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Publication numberUS6615227 B2
Publication typeGrant
Application numberUS 10/247,144
Publication dateSep 2, 2003
Filing dateSep 19, 2002
Priority dateSep 17, 1999
Fee statusPaid
Also published asUS6477554, US20030023652
Publication number10247144, 247144, US 6615227 B2, US 6615227B2, US-B2-6615227, US6615227 B2, US6615227B2
InventorsYair Aizenberg, Daniel Amrany, Yue-Peng Zheng
Original AssigneeGlobespanvirata, Inc.
Export CitationBiBTeX, EndNote, RefMan
External Links: USPTO, USPTO Assignment, Espacenet
Circuit and method for computing a fast fourier transform
US 6615227 B2
Abstract
A processing circuit is disclosed for computing a fast Fourier transform (FFT). In one embodiment, the processing circuit includes a memory device, a multiplier, a detector, a state machine, and a circuit for performing the 2's compliment of a coefficient. The memory storage device stores data values and coefficient (or twiddle) values. The detector integrates a data pointer with the state machine. The detector is designed to identify the symmetry lines (by memory address). The state machine, when notified by the detector that a line of symmetry has been encountered, appropriately adjusts either the coefficients, the imaginary sign, or the real sign for input to a multiplier.
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Claims(11)
What is claimed is:
1. A method used in a Fast Fourier Transform computation for a Fast Fourier Transform having symmetrical coefficients, the method comprising the steps of:
determining the orders of symmetry within the complex coefficient values for the Fast Fourier Transform;
determining the minimum number of points on the complex exponential circle required to model the complete complex exponential circle;
pre-storing the magnitudes of the real and the imaginary portions of the complex coefficient values for the number of required points in a memory;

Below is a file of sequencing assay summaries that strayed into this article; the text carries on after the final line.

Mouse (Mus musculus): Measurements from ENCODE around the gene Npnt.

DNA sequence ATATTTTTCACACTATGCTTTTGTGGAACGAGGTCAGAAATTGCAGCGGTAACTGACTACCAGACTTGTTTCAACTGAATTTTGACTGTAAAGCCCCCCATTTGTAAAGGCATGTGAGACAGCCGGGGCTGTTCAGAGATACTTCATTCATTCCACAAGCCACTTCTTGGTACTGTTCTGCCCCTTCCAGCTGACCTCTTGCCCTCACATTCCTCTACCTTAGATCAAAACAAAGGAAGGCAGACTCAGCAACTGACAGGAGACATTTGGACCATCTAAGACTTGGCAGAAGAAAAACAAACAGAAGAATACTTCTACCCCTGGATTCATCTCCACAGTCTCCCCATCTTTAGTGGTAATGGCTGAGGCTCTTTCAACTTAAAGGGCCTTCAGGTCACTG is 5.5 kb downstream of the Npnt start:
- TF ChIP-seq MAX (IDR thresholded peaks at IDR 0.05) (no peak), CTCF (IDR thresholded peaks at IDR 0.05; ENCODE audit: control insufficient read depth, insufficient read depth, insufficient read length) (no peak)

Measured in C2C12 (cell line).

pre-storing complex data values in a memory;
incrementing the state of a state machine configured to control the relative position of the real and imaginary portions of the complex coefficients, as well as, the real portion sign of the complex coefficients to increment through the pre-stored complex data values;
processing a multiple of the minimum number of points; and
using the state machine to control the imaginary sign of the complex coefficients once half of the complex data values of the Fast Fourier Transform have been processed.
2. The method of claim 1, wherein the step of using the state machine to control the imaginary sign is applied to the imaginary portion of the data value once half of the complex data values of the Fast Fourier Transform have been processed.
3. The method of claim 1, wherein the step of incrementing the state of a state machine configured to control the relative position of the real and imaginary portions of the complex coefficients, as well as, the real portion sign of the complex coefficients is performed each time the stored coefficient values have been exhausted.
4. A method used in a Fast Fourier Transform computation for a Fast Fourier Transform having symmetrical coefficients, the method comprising:
determining orders of symmetry within the complex coefficient values for the Fast Fourier Transform;
determining a minimum number of points on the complex exponential circle required to model the complete complex exponential circle;
storing magnitudes of the real and the imaginary portions of the complex coefficient values for the number of required points in memory; and
storing complex data values in memory.
5. The method of claim 4, further comprising:
incrementing the state of a state machine configured to control the relative position of the real and imaginary portions of the complex coefficients, as well as, the real portion sign of the complex coefficients to increment through the stored complex data values to process a multiple of the number of required points.
6. The method of claim 5, further comprising: